Killer tortured and murdered auntie and grandmother at Shirebrook home
A mentally-ill killer drowned his auntie and strangled his grandmother to death at his aunt's home in Shirebrook.
Nottingham Crown Court heard 21-year-old Christopher Whelan, killed Julie Hill, aged 51, and her mother Rose Hill, 75, whose bodies were found by the emergency services at Julie Hill’s house on Station Road, Shirebrook, on February 26.
Whelan denied two counts of murder but admitted two counts of manslaughter on the grounds of diminished responsibility due to his mental status which was accepted by the prosecution and the judge, Mrs Justice Dame Sue Carr.
Michael Evans QC, prosecuting, said Julie Hill’s son Liam Parker was the first to find her body shortly before paramedics arrived.
He said: “Her body was found by her son face down in a bath full of water which was still running.
“Rose Hill’s body was found at the base of steps in the cellar. Post mortem results indicated they had been subjected to prolonged and particularly brutal attacks. The attacks were to some extent planned and sustained and brutal.
“There was a clear intention to kill both victims.”
A post-mortem examination revealed Julie Hill had suffered wounds on her fingers and forearms and puncture wounds, bruising and lacerations and a tooth had become lodged in her throat.
Mr Evans said she had been drowned.
Rose Hill, of Crosspool, Sheffield, died from strangulation, according to post mortem results, with bruising around her throat and other injuries to her face, arm, hand and legs and a laceration to her forearm.
The court heard Rose Hill was found near a chair which was dripping with blood and there were blood stains in both the bathroom and the cellar.
Mr Evans said Whelan, of Dransfield Road, Crosspool, had been upset about his parents’ divorce and felt Julie and Rose Hill were responsible for the break-up of the family and he felt resentment towards them.
The court heard he had used cannabis and admitted he had previously had dark thoughts about murder.
Mr Evans said Whelan had travelled from Sheffield and arrived at Shirebrook on the morning of February 25 with a plan to rob Julie Hill, while Rose Hill had been seen arriving afterwards.
Mr Parker visited the property later on February 26 and discovered his mother’s body. Paramedics were called before his grandmother’s body was found.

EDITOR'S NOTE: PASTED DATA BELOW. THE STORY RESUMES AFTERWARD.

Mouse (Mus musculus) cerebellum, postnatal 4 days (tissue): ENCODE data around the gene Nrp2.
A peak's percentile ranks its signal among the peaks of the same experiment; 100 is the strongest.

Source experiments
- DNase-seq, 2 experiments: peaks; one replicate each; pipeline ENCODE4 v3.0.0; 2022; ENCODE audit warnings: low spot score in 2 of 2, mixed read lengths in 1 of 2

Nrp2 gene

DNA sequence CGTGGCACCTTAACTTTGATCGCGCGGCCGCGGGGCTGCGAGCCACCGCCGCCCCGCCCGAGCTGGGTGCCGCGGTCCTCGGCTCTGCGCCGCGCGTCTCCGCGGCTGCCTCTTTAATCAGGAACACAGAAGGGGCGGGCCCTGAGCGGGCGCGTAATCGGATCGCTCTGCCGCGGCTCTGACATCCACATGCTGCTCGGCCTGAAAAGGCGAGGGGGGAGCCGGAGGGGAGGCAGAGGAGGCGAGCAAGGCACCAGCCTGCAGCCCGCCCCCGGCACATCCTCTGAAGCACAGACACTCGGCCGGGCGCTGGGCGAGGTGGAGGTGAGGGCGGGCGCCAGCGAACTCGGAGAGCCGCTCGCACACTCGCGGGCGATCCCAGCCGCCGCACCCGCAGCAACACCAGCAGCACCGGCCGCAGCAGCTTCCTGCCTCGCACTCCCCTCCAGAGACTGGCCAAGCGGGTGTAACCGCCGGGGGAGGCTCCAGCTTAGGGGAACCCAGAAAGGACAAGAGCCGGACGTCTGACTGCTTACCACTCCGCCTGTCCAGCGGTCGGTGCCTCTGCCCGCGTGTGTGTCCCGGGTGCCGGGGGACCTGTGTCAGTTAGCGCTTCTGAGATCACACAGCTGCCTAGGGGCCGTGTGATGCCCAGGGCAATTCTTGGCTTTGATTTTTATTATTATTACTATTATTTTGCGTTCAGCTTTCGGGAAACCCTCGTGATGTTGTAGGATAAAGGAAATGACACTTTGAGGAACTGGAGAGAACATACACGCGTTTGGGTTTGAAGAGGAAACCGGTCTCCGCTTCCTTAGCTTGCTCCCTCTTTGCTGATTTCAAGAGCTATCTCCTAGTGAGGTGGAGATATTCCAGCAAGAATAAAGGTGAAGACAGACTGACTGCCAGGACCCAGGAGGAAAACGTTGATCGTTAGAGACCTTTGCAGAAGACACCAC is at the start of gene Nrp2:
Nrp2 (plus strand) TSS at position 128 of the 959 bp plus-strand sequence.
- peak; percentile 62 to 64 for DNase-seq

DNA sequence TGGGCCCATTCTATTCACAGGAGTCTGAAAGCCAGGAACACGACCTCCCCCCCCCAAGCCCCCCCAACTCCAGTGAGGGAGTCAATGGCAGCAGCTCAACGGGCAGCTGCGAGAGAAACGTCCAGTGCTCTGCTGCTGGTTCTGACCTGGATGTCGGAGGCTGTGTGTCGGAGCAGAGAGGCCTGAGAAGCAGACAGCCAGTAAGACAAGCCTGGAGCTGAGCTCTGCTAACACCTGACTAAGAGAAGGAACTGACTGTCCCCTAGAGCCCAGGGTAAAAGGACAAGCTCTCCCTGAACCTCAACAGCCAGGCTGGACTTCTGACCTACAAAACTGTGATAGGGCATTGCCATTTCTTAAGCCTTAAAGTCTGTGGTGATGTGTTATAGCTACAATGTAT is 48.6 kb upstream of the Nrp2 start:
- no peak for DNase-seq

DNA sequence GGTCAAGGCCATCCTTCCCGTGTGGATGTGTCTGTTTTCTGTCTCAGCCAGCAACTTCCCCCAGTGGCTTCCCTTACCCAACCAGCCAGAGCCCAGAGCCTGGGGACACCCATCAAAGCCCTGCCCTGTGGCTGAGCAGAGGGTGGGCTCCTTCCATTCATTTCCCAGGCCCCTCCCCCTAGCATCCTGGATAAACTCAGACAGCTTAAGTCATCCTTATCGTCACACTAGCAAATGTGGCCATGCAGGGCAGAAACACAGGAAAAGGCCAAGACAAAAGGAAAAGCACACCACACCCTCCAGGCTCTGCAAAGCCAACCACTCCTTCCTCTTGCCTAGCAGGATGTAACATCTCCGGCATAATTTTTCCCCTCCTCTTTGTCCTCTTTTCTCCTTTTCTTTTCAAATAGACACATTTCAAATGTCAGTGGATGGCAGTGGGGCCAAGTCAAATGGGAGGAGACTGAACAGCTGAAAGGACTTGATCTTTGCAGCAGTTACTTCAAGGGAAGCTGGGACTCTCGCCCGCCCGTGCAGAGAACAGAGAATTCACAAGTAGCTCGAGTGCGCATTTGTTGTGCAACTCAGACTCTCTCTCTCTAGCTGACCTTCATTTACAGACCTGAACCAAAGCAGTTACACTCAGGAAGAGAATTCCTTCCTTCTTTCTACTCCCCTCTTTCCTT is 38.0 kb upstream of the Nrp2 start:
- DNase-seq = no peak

Whelan was arrested and charged days later after he had fled to London.
Mr Evans said Whelan had left a farewell note to his family, before calling police from London days later and confessing before he was arrested.
He later told police he had strangled and drowned the victims and hat he was remorseful.
Mr Evans said Whelan had been armed with an axe and a knife during his time at Julie Hill’s home.
He said: “It may well be Rose Hill was subjected to a savage attack while in a chair with a sock forced into her mouth involving an axe to injure and scare her and her wrist was severed at some point and the chair was tipped back and at a later stage she was strangled.
“That is why I suggest it was gratuitous violence and a savage and brutal attack.
“He punched Julie Hill to the extent her tooth was lodged in her throat and he filled a bath and drowned her.
“Whether this was savage or brutal or gratuitous, these were sustained attacks.”
The court heard Julie Hill had been growing cannabis at her home to deal with depression and Whelan had previously assisted her and had spent a great deal of time at her home before.
In a psychiatric interview, Whelan admitted he had demanded money from Julie Hill before killing her.
Psychiatric evidence also revealed Whelan thought some of his fantasies about killing came from Satan and his long-term use of cannabis had made things worse for him.
The court also heard how 22-year-old Mr Parker, of Gleadless, Sheffield, killed himself in Shirebrook in April because he could not cope with what had happened.
Mr Evans said: “These events have lasting consequences and have had a devastating impact on the family.”
Michael Turner QC, mitigating, said Whelan suffers an abnormality of the mind.
Mrs Justice Carr said: “These two ladies had an absolutely terrifying experience before they were actually killed.”
Sentencing was adjourned to a later date.